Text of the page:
• however, most accurate and reliable data
  • more human toxicity tests are being developed
  • Problems
  • differences in sensitivity in members of a
    population
  • unrelated species can react very differently to
    same toxin

28
Acute versus Chronic
  • Acute effects
  • Chronic effects
  • Usually difficult to detect
  • the specific health risks
  • because of other factors
  • Different toxicity levels for everything
  • Just because they are detectable doesn't mean
    you'll die

29
Risky Business
  • Risk The possibility of something undesirable
    will happen as a result of exposure to a hazard
  • Risk assessment The scientific process of
    estimating the threat hazards pose to health
  • Includes risk identification, dose response
    assessment, exposure appraisal risk
    characterization

30
Why We Do Stupid Things (part 1)
  • People downplay certain risks and emphasize
    others that suit their agenda
  • Tolerate risks that we choose and
  • object those we don't
  • Have difficulty understanding and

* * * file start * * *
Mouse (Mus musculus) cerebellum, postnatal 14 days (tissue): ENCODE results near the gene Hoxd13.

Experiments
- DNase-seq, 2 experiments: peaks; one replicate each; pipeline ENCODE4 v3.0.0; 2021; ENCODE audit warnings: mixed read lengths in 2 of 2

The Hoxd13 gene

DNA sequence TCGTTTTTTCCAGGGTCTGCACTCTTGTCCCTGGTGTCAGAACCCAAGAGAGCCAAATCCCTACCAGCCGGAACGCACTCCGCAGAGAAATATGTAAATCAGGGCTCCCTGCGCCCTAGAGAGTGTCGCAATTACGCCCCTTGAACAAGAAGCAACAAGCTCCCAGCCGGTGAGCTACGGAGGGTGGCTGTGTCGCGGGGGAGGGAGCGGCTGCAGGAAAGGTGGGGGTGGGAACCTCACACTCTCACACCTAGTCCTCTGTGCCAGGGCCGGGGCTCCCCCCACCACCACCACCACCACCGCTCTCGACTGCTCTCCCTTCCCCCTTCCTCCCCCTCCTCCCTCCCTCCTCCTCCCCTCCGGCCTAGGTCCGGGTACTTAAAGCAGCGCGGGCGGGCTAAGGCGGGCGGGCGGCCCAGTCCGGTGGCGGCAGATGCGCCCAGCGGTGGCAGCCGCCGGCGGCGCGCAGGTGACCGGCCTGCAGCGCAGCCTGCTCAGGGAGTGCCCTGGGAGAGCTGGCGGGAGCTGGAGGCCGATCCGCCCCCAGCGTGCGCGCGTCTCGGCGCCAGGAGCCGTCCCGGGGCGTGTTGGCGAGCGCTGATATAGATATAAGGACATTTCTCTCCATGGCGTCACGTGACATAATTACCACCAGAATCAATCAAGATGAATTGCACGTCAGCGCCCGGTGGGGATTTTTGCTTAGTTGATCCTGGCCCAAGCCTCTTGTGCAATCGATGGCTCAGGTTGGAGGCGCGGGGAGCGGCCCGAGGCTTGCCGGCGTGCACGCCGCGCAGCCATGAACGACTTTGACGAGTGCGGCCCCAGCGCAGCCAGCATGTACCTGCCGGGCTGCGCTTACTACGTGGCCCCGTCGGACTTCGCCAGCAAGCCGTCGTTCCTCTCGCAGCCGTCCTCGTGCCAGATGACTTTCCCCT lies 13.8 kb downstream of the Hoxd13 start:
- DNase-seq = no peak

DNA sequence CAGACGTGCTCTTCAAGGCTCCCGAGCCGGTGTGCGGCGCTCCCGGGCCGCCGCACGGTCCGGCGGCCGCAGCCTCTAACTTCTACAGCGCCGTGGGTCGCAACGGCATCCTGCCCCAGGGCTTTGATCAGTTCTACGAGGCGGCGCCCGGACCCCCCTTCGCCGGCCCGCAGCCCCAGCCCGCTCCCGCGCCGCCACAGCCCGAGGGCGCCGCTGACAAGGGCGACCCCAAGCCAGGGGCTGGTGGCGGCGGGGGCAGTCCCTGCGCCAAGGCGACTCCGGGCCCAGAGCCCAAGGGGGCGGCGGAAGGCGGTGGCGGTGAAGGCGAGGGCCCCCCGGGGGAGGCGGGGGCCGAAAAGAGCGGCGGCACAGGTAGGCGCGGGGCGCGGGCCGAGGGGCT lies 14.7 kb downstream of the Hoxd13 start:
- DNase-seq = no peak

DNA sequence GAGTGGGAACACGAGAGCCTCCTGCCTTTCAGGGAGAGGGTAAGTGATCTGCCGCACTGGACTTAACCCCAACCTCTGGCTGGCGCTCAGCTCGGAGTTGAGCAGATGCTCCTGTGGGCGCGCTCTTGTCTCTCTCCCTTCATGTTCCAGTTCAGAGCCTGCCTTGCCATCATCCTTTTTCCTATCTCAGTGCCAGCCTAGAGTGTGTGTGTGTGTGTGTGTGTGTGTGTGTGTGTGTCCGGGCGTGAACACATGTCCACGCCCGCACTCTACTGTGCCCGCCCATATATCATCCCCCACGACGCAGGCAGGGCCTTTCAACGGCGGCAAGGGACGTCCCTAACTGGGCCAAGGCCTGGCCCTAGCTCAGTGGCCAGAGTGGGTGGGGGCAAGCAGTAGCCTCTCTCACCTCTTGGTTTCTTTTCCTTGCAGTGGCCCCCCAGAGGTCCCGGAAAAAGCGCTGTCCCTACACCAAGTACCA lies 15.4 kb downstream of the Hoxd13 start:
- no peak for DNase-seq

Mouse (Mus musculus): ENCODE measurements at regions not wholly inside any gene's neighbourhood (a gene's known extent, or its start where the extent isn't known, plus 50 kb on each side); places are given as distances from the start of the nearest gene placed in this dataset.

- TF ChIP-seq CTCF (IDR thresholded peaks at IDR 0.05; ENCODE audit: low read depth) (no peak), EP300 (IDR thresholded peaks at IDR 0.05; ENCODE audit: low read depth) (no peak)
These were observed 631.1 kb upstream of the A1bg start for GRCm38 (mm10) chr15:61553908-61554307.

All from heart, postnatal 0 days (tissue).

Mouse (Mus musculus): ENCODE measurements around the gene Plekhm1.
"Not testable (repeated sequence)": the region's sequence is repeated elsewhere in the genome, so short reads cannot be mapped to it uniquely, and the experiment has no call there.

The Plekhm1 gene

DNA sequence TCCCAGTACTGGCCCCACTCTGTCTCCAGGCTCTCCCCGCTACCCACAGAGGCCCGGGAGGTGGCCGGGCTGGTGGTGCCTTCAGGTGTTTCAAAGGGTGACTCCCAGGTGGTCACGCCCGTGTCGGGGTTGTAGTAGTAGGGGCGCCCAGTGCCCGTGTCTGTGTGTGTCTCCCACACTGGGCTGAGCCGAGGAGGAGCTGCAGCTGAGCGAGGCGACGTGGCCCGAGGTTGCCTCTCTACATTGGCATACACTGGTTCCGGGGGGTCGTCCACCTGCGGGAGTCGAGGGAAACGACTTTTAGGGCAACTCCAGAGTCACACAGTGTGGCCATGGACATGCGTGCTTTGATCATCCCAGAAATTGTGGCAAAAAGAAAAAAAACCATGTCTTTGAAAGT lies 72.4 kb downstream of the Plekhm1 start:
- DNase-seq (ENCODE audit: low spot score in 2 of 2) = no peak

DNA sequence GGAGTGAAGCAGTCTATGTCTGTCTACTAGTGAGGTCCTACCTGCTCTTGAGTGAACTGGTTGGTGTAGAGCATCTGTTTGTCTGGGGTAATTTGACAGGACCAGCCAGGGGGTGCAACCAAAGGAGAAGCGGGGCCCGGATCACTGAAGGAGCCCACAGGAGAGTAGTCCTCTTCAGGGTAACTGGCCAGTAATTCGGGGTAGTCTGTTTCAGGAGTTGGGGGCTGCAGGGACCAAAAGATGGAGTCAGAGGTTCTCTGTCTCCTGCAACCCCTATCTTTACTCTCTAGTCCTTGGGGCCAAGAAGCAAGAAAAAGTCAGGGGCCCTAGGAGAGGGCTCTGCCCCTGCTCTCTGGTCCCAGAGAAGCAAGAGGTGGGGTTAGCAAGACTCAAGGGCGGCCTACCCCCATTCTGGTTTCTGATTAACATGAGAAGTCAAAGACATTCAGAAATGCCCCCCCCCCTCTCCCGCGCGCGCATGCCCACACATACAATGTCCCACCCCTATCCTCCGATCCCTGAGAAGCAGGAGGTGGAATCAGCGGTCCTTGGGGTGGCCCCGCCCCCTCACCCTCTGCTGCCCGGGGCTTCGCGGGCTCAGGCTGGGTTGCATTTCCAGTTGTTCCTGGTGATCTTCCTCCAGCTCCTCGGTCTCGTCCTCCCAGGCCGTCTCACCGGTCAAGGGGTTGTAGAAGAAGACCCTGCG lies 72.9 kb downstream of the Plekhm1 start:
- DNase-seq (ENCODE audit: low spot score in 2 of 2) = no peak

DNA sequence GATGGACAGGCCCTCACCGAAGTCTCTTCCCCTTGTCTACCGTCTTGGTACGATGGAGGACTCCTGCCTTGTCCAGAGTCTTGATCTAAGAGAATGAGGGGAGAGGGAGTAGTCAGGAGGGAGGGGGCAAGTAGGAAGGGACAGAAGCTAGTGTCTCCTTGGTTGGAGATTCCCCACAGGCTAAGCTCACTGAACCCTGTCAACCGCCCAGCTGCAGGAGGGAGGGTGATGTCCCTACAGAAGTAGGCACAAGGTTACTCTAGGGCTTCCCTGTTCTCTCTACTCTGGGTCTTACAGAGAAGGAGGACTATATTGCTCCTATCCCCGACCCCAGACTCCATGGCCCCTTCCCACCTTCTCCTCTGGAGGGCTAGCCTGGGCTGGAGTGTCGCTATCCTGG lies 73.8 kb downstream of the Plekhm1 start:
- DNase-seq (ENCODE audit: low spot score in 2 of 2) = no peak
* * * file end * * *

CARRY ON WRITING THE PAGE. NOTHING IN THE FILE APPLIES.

• believing probabilities
  • Personal experiences can be misleading
  • Exaggerated view of our ability to control fate
  • Media gives a biased perspective of things
  • Irrational fear or mistrust of new technology

31
Why We Do Stupid Things (part 2)
  • Most people will tolerate a higher probability of
    an event if the harm caused by it is low
  • If we enjoy or find an activity profitable, we
    will ignore the risks
  • Perception of risks based on whether they are
    known or unknown, we are in control of the
    outcome or not, and how bad the results can be

32
Things That Keep You Alive
  • It is difficult to separate the effects of
    different hazards and evaluate their risks
    accurately
  • When setting standards for environmental toxins,
    consider
  • combined effect of exposure to many different
    areas of damage
  • different sensitivities of members of the
    population
  • effects of chronic and acute exposure
  • how does it affect our overall environment?